Catfishing for Conservation

by David Rodgers

Despite what your parents may have instilled in you at an early age, too much of a good thing might not actually be bad. That’s right. Thanks to fishing’s unmistakable link to conservation, things like fish, wildlife, waterways and many other resources we all enjoy benefit from there being more anglers.

How does this work? Well when you purchase a fishing license, register your boat, purchase fishing gear or fuel for your boat, you’re contributing to state conservation efforts to keep our waterways clean and fish populations healthy. “Conservation through participation” as the folks at Take Me Fishing call it.

Of course, many anglers and boaters already know about the link between fishing licenses and boat registrations and conservation. Sales of these items go directly to state fish and wildlife agencies who then utilize a portion of the funds for conservation activities such as wildlife population management, wildlife habitat management, research and aquatic resource education. However, these aren’t the only ways that conservation programs benefit from increased participation. Thanks to an excise tax on fishing and boating equipment and small engine fuel, purchasing these items also helps the cause. You read that right. The next time you catch grief for buying another rod and reel, just explain how you’re doing your part in ensuring there are enough conservation funds to make for a bright future for fishing.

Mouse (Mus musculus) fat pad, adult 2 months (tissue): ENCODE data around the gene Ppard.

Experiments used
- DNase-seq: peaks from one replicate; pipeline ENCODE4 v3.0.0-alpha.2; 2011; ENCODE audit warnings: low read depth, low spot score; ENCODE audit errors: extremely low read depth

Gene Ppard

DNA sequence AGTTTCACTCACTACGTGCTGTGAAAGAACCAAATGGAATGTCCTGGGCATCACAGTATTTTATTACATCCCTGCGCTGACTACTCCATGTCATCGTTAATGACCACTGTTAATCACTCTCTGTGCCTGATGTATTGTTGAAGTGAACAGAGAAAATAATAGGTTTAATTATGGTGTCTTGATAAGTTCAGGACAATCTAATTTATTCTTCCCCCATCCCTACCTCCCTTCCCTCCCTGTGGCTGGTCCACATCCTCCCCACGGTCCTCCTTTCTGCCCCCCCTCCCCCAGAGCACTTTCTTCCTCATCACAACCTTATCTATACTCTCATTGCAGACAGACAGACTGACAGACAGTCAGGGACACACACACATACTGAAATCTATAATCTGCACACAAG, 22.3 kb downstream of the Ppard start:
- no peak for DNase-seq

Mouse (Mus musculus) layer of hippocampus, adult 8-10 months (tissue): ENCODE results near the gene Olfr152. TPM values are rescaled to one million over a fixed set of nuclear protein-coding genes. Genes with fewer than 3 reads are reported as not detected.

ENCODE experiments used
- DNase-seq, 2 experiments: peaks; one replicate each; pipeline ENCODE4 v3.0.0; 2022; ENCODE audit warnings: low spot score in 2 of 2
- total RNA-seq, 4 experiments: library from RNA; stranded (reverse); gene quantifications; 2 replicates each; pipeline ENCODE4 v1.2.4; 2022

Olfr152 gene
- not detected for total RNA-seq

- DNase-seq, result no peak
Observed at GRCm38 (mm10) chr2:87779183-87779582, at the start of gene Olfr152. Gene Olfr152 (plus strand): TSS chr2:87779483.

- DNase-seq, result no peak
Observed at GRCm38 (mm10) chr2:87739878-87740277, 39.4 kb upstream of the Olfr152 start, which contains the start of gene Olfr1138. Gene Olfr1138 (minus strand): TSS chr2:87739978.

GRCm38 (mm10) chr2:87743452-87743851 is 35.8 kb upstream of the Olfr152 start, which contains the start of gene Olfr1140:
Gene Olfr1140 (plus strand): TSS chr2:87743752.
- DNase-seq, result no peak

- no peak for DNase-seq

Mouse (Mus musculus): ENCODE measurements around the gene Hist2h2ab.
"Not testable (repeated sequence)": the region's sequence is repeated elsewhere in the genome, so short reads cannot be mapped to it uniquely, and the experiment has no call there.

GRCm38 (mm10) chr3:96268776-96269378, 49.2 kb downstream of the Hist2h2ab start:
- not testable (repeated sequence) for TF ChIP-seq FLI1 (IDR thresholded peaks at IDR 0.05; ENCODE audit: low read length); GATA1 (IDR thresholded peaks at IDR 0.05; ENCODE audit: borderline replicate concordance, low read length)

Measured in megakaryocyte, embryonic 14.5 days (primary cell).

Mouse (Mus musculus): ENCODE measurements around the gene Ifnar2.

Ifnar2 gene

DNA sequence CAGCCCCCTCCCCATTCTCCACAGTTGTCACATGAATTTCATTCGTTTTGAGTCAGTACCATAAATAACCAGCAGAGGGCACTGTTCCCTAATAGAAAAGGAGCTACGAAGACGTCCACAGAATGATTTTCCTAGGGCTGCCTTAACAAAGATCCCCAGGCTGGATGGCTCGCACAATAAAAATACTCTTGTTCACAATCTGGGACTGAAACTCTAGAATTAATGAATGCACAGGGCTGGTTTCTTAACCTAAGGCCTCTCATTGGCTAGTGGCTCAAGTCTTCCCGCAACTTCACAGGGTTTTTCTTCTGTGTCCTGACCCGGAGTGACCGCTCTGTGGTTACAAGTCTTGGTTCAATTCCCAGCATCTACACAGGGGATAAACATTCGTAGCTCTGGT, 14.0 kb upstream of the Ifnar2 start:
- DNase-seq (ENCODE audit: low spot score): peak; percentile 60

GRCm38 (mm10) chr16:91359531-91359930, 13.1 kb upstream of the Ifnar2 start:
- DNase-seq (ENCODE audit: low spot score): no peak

With catfish being such a widespread and popular fish for anglers to target, the catfishing community could have a great impact on the future of fishing. By introducing new anglers to the joys of landing monster catfish and fostering lifelong anglers, you could help ensure our fishing resources benefit from robust conservation funds for years to come.

I’m sure you can remember back to the first big catfish you landed. I know I can. The feeling of the fish nibbling at the bait. Setting the hook. That unmistakable fight. And of course, that great taste once you cook it up. We all know how fun catfishing is. Why not share that joy with everyone around you? You’ll be able to spread your knowledge and, by increasing the angler base, you may be able to benefit from things like increased access to your local waterways and healthier fish populations.

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